IONE`S “ALWAYS” - Sun by the Sea
the SUN by-the-Sea
“It’s the real thing.” ~1971 Advertisement Slogan for Coca-Cola
by Ione Laffey of Wildwood Crest, N.J.
Ione Wenrich worked at Diamond Beach in the Crest for 10 years
as a lifeguard and activities director during the 1970s. This is
about the time when Ione’s obsession with Coca-Cola began.
Ione & friend John on a Hobie Cat at Diamond Beach, late 1970s.
Perhaps the red bathing suit and red hobie were premonitions of
Ione’s fascination with the red & white Coca-Cola labels. ☺
When launched in Atlanta,
Georgia in 1886, Coca-Cola's
two key ingredients were cocaine (benzoylmethyl ecgonine)
and caffeine. The cocaine was
derived from the coca leaf and
the caffeine from kola nut, leading to the name Coca-Cola (the
"K" in Kola was replaced with a
"C" for marketing purposes)
One of the oldest bottles in Ione’s Coca-Cola collection. (Above) Her
remodeled kitchen features a customized vinyl logo on the floor.
I have always been a collection kind of gal. Magnets, frisbees,
rubber ducks, you name it. The recent chance to remodel my
kitchen has allowed me to put the largest of my collections Coca Cola memorabilia - on display.
My Coke collection first appeared over thirty years ago when I
started acquiring Coke keepsakes from flea markets while in
college. Soon family and friends found me easy to shop for and
I quickly received Coke gifts. Now that vintage is in, it is difficult to keep all of my collectibles in the house, as my daughter’s
apartment is already host to a giant Coke ice box and wooden
Coke bottle carrier case. Her favorite item in my collection epitomizes the 1970s, a pair of bell-bottom Coke beach pants that
sold for $2.98 with proof of purchase.
The above 1972 advertisement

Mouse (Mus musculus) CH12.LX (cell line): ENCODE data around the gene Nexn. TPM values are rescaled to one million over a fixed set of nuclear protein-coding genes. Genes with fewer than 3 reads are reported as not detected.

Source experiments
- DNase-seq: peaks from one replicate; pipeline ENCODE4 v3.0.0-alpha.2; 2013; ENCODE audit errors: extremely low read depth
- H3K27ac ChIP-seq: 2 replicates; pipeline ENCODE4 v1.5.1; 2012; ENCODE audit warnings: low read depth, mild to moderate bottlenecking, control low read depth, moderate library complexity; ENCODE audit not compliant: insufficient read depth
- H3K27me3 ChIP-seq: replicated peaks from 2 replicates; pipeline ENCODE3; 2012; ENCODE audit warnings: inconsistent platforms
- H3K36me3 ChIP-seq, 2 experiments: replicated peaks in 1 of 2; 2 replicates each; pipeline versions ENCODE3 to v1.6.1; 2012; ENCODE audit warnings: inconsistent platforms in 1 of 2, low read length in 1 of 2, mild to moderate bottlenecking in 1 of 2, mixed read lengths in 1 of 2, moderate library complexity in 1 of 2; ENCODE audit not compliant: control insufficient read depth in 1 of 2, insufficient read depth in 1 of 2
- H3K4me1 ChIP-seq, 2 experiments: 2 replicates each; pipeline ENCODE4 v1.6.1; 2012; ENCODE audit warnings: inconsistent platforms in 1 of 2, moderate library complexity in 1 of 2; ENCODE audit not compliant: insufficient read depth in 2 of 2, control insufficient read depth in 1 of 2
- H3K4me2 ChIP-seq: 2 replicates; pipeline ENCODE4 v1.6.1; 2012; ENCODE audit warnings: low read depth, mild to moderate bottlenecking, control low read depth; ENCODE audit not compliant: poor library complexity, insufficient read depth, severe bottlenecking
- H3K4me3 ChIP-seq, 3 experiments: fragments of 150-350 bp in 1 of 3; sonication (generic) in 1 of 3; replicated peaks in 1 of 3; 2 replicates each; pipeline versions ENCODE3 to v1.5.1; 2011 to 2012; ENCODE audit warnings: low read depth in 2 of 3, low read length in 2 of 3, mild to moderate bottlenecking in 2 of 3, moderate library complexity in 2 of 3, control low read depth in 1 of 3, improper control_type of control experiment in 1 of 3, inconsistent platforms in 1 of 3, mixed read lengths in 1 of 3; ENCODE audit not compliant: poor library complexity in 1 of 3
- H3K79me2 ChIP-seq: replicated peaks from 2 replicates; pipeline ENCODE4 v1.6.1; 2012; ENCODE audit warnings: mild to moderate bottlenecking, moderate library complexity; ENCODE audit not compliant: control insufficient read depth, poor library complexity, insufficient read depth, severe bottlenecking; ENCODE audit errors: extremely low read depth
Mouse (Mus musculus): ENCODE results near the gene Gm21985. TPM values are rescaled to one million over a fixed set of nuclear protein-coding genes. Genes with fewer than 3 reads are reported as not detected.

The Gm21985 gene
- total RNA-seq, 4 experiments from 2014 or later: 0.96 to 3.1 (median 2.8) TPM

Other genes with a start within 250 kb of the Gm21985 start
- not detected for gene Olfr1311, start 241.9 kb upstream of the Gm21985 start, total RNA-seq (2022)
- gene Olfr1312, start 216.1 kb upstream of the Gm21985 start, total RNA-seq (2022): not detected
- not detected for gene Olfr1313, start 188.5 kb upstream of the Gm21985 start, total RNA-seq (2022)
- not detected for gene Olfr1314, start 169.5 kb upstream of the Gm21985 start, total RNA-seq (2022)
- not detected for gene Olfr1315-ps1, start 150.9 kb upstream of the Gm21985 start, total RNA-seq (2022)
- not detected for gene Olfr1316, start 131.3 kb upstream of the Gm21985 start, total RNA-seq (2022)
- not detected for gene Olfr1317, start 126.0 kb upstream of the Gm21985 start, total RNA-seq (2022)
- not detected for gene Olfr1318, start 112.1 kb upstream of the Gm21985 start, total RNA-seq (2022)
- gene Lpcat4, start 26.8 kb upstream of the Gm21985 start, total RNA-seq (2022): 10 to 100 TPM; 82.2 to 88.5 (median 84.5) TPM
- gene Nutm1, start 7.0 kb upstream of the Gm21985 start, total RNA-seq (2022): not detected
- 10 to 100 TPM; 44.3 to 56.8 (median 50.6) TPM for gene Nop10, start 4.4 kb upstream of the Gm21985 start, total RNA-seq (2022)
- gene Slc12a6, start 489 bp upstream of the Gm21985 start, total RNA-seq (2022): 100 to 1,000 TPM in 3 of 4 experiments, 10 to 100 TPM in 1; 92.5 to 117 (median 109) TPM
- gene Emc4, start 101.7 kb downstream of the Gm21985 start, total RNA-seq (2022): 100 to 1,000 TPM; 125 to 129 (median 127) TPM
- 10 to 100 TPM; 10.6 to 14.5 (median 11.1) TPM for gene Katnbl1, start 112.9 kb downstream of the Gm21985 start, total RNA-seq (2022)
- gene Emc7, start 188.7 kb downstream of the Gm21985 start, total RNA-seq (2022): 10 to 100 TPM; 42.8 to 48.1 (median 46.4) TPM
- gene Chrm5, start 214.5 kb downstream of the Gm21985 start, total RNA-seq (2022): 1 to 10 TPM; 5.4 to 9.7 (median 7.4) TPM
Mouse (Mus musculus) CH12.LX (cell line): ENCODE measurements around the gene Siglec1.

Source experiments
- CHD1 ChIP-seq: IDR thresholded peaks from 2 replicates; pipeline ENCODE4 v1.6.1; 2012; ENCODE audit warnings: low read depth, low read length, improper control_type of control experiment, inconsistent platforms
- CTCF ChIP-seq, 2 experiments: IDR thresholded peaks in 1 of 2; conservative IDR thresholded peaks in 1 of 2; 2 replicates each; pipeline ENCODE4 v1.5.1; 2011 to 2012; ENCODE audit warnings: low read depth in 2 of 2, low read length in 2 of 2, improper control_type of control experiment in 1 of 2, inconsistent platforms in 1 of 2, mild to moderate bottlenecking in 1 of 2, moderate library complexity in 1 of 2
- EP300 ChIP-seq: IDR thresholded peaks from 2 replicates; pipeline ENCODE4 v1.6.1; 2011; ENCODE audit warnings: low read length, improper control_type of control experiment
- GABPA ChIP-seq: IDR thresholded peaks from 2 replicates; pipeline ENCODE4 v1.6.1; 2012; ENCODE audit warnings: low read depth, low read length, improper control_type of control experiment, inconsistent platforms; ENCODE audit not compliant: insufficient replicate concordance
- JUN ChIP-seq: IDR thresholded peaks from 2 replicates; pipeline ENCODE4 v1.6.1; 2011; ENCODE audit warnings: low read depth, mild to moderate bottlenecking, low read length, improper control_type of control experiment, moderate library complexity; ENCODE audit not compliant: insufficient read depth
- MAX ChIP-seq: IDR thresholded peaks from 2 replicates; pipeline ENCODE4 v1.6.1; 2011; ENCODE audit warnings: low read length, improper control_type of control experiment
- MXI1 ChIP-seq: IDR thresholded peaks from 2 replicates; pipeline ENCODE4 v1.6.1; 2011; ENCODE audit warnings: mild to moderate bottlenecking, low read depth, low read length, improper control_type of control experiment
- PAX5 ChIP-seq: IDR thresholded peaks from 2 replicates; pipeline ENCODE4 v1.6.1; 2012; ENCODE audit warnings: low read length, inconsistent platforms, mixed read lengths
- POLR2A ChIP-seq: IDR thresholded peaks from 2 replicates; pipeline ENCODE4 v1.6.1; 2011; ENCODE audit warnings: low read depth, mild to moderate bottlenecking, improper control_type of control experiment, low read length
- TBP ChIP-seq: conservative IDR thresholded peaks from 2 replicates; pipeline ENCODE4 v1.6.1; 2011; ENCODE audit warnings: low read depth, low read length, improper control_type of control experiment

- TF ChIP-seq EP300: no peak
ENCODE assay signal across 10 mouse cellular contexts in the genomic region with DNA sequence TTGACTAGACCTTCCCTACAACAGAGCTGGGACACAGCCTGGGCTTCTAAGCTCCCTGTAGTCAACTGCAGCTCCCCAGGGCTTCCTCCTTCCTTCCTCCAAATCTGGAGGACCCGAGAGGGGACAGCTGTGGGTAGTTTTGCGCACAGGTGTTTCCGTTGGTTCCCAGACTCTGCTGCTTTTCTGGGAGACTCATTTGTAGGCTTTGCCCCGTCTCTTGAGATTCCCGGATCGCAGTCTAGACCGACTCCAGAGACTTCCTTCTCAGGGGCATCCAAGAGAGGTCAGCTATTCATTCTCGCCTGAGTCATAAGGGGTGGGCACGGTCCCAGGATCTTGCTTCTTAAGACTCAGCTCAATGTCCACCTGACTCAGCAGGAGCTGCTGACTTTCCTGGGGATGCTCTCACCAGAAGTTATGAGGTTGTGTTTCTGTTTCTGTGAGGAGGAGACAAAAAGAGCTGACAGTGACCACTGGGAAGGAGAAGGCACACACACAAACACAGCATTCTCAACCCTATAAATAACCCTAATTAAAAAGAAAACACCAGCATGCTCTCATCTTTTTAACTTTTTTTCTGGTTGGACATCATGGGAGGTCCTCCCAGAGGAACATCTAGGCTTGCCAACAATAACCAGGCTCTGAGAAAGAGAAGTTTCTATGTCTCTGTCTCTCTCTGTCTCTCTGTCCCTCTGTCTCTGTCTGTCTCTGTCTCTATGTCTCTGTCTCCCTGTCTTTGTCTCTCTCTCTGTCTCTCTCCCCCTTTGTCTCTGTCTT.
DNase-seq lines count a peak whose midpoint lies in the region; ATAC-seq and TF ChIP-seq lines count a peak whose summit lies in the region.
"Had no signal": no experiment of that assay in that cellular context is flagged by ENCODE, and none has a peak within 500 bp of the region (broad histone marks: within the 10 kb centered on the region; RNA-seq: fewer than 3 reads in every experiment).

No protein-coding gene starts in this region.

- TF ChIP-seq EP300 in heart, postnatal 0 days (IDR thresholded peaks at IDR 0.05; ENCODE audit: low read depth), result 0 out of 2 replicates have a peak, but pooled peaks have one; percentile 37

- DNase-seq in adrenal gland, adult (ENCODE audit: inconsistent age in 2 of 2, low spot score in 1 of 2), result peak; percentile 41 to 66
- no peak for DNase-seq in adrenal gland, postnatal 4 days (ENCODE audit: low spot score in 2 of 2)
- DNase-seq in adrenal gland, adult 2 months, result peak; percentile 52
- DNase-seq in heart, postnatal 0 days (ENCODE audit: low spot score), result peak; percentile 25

featured Coca-Cola apparel, like
these Beach Pants that Ione got for
just $2.98 with proof-of-purchase.
<In the early 1930s, in an effort to
increase sales in the winter time for
their soft drink, Coca Cola turned to
a talented illustrator Haddon
Sundblom who created Coca Cola’s
most iconic advertising campaign of
all of Santa Claus drinking Coca Cola.
From salt and pepper shakers to place mats, I can eat an entire
meal using only Coke knickknacks. Hobbleskirt Coke bottles
from the 1900s, with green raised lettering, are one of the many
kinds to adorn my kitchen shelf. Perhaps the most impressive
aspect of the kitchen is the floor, as red tile has been laser cut
into white to show the famous Coca-Cola logo.
While growing up in Wernersville, PA, I remember a man at the
drug store pouring the Coke syrup into a small cup and then
adding the carbonation. Costing only a nickel, this fountain Coke
remains as the best soda I have ever enjoyed to this day. Once
Coca-Cola began changing its formula back in the 1980s, I found
that it no longer tasted as good as the original. Although Coke
is my collection and to this day the best fountain soda I have
ever had, you will not find a can of Coke in my refrigerator. It is
currently Pepsi that tastes like “the real thing” to me.
Ione’s Coca-Cola decor shows the evolution of the can, glass,
and plastic containers that vary in size and shape.
This can display shows one of the earliest tab top cans on the far
left as well as the first New Coke can introduced in 1985 when
Coca-Cola changed its formula to include high fructose corn syrup.
Ione’s extensive Coca-Cola collection includes miniature keepsake
items such as matchbox trucks and a 6-pack ‘Desk Set’ featuring
pencils, pencil sharpeners and other desk accessories underneath
the bottle tops.